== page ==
Eye Problems can affect anyone, however an injury to the eye area should always be checked by your GP or Optician to prevent further damage.
Familiarity with the symptoms of common eye conditions can help you to prevent an initially minor infection or problem from becoming a major health issue. It is essential that you have regular eye tests with your local optician to ensure a healthy lifestyle.
Read more on common eye problems outlined below.
A stye is a small, painful lump on the inside or outside of the eyelid. If you have a stye, your eye may also be watery and you may have a red eye or eyelid.
A stye; also called a hordeolum – usually only affects one eye, although it's possible to have styes in both eyes or to have more than one stye in the same eye. Your vision shouldn't be affected.
Types of stye
There are two types of stye. They are:
- external stye (external hordeolum) – a swelling that develops along the edge of your eyelid; it may turn into a yellow pus-filled spot that is painful to touch
- internal stye (internal hordeolum) – a swelling that develops on the inside of your eyelid; it's usually more painful than an external stye
An external stye (on the outside of your eyelid) may be caused by one of the following:
- an infection of an eyelash follicle (a small hole in your skin that an individual eyelash grows out of)
- an infection of the sebaceous (Zeis) gland – this gland is attached to the eyelash follicle and produces an oily substance called sebum, which lubricates the eyelash to prevent it drying out
- an infection of the apocrine (Moll) gland – this sweat gland empties into the eyelash follicle; the fluid joins the tear film that covers your eye and prevents the eye from drying out
An internal stye is caused by an infection of the meibomian gland. These glands are found on the eyelids and produce an oily liquid, which makes up part of the tear film that covers your eye.
What causes a stye?
Styes are usually caused by an infection with staphylococcus bacteria (staphylococcal infection).
Long-term blepharitis (inflammation of the eyelids) may also increase the risk of developing a stye.
Styes are fairly common and you may have at least one or two during your lifetime. A stye is usually caused by an infection with staphylococcus bacteria. These bacteria often live on the skin without causing any harm.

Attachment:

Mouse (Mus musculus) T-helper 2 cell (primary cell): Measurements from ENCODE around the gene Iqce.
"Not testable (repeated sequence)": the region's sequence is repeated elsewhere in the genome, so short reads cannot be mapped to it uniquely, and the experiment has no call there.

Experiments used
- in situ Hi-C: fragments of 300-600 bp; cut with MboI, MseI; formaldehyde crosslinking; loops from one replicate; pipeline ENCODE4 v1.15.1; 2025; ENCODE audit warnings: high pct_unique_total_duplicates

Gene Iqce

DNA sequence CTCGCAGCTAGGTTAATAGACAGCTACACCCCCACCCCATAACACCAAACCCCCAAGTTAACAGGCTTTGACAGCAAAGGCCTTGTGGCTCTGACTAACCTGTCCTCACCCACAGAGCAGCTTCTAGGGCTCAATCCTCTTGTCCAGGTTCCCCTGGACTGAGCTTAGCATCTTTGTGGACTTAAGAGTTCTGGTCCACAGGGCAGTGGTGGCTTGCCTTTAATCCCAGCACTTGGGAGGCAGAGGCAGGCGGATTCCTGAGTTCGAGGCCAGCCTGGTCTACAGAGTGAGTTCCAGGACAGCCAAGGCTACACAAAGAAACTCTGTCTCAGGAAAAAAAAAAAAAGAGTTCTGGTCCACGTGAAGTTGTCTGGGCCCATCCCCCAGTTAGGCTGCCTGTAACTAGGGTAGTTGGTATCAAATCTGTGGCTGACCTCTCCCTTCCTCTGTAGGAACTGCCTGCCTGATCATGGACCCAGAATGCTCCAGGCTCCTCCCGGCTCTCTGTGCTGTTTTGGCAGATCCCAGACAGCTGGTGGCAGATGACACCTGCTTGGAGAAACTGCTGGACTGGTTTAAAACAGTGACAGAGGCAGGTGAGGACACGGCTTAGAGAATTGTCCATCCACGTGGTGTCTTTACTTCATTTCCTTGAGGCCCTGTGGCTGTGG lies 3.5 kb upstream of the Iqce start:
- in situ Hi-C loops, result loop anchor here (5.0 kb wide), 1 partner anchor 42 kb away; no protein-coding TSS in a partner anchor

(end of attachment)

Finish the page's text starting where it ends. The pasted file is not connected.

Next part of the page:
Treating a stye
Most styes get better without treatment within a few days or weeks.
External styes may turn into yellow spots and release pus after three to four days. Internal styes are more painful and may last slightly longer.
- A warm compress (a cloth warmed with warm water) held against the eye will encourage the stye to release pus and heal more quickly.
Further treatment isn't usually needed unless your stye is very painful and isn't getting better. In this case, your GP may decide to drain it.
You should never attempt to burst a stye yourself.
Read more about treating a stye.
When to visit your GP
It's not always necessary to see your GP if you develop a stye. However, you should have a painful external stye checked.
Conjunctivitis is a common condition that causes redness and inflammation of the thin layer of tissue that covers the front of the eye (the conjunctiva).People often refer to conjunctivitis as red eye.
Other symptoms of conjunctivitis include itchiness and watering of the eyes, and sometimes a sticky coating on the eyelashes (if it's caused by an allergy).
Read more about the symptoms of conjunctivitis.
Conjunctivitis can affect one eye at first, but usually affects both eyes after a few hours.
WHAT CAUSES CONJUNCTIVITIS?
The conjunctiva can become inflamed as result of:
- a bacterial or viral infection - this is known as infective conjunctivitis
- an allergic reaction to a substance such as pollen or dust mites - this is known as allergic conjunctivitis
- the eye coming into contact with substances that can irritate the conjunctiva, such as chlorinated water or shampoo, or a loose eyelash rubbing against the eye - this is known as irritant conjunctivitis
Read more about the causes of conjunctivitis.